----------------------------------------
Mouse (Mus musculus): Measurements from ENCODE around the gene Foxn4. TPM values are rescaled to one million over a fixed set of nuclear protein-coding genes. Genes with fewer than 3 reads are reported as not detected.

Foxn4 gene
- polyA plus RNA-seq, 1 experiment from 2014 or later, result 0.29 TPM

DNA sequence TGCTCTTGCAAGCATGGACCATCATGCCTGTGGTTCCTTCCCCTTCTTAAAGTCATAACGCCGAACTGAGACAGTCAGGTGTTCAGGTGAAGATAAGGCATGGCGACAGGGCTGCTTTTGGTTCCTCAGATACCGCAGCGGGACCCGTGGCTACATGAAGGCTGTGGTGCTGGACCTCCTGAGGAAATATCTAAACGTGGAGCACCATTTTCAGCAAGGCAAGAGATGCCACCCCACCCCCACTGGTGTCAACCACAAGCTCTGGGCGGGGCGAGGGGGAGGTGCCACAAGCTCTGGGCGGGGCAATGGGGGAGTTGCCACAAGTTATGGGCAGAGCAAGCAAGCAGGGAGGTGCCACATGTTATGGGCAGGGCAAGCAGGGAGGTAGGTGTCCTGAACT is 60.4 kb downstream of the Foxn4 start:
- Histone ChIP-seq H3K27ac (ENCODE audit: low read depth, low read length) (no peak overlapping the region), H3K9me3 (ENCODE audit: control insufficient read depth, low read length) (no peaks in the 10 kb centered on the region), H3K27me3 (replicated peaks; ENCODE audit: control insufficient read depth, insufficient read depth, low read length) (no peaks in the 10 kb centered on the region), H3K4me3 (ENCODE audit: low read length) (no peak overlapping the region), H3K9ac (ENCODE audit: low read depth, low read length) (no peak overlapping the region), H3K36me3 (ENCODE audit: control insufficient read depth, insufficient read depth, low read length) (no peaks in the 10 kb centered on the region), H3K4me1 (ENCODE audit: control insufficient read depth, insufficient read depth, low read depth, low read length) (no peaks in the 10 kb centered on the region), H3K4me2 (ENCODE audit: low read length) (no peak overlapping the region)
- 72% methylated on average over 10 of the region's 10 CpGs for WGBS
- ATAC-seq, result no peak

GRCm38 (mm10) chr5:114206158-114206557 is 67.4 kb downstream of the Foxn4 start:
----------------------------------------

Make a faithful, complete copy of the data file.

Mouse (Mus musculus): Measurements from ENCODE around the gene Foxn4. TPM values are rescaled to one million over a fixed set of nuclear protein-coding genes. Genes with fewer than 3 reads are reported as not detected.

Foxn4 gene
- polyA plus RNA-seq, 1 experiment from 2014 or later, result 0.29 TPM

DNA sequence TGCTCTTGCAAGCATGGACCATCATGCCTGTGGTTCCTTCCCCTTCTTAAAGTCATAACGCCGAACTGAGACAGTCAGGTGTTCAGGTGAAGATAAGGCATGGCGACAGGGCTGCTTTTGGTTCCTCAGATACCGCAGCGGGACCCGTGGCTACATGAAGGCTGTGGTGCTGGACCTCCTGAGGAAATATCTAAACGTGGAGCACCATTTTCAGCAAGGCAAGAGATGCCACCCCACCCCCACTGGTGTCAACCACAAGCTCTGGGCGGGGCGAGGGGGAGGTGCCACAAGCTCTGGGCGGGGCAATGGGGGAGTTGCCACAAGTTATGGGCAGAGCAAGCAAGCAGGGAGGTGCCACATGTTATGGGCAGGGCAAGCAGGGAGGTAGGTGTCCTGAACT is 60.4 kb downstream of the Foxn4 start:
- Histone ChIP-seq H3K27ac (ENCODE audit: low read depth, low read length) (no peak overlapping the region), H3K9me3 (ENCODE audit: control insufficient read depth, low read length) (no peaks in the 10 kb centered on the region), H3K27me3 (replicated peaks; ENCODE audit: control insufficient read depth, insufficient read depth, low read length) (no peaks in the 10 kb centered on the region), H3K4me3 (ENCODE audit: low read length) (no peak overlapping the region), H3K9ac (ENCODE audit: low read depth, low read length) (no peak overlapping the region), H3K36me3 (ENCODE audit: control insufficient read depth, insufficient read depth, low read length) (no peaks in the 10 kb centered on the region), H3K4me1 (ENCODE audit: control insufficient read depth, insufficient read depth, low read depth, low read length) (no peaks in the 10 kb centered on the region), H3K4me2 (ENCODE audit: low read length) (no peak overlapping the region)
- 72% methylated on average over 10 of the region's 10 CpGs for WGBS
- ATAC-seq, result no peak

GRCm38 (mm10) chr5:114206158-114206557 is 67.4 kb downstream of the Foxn4 start: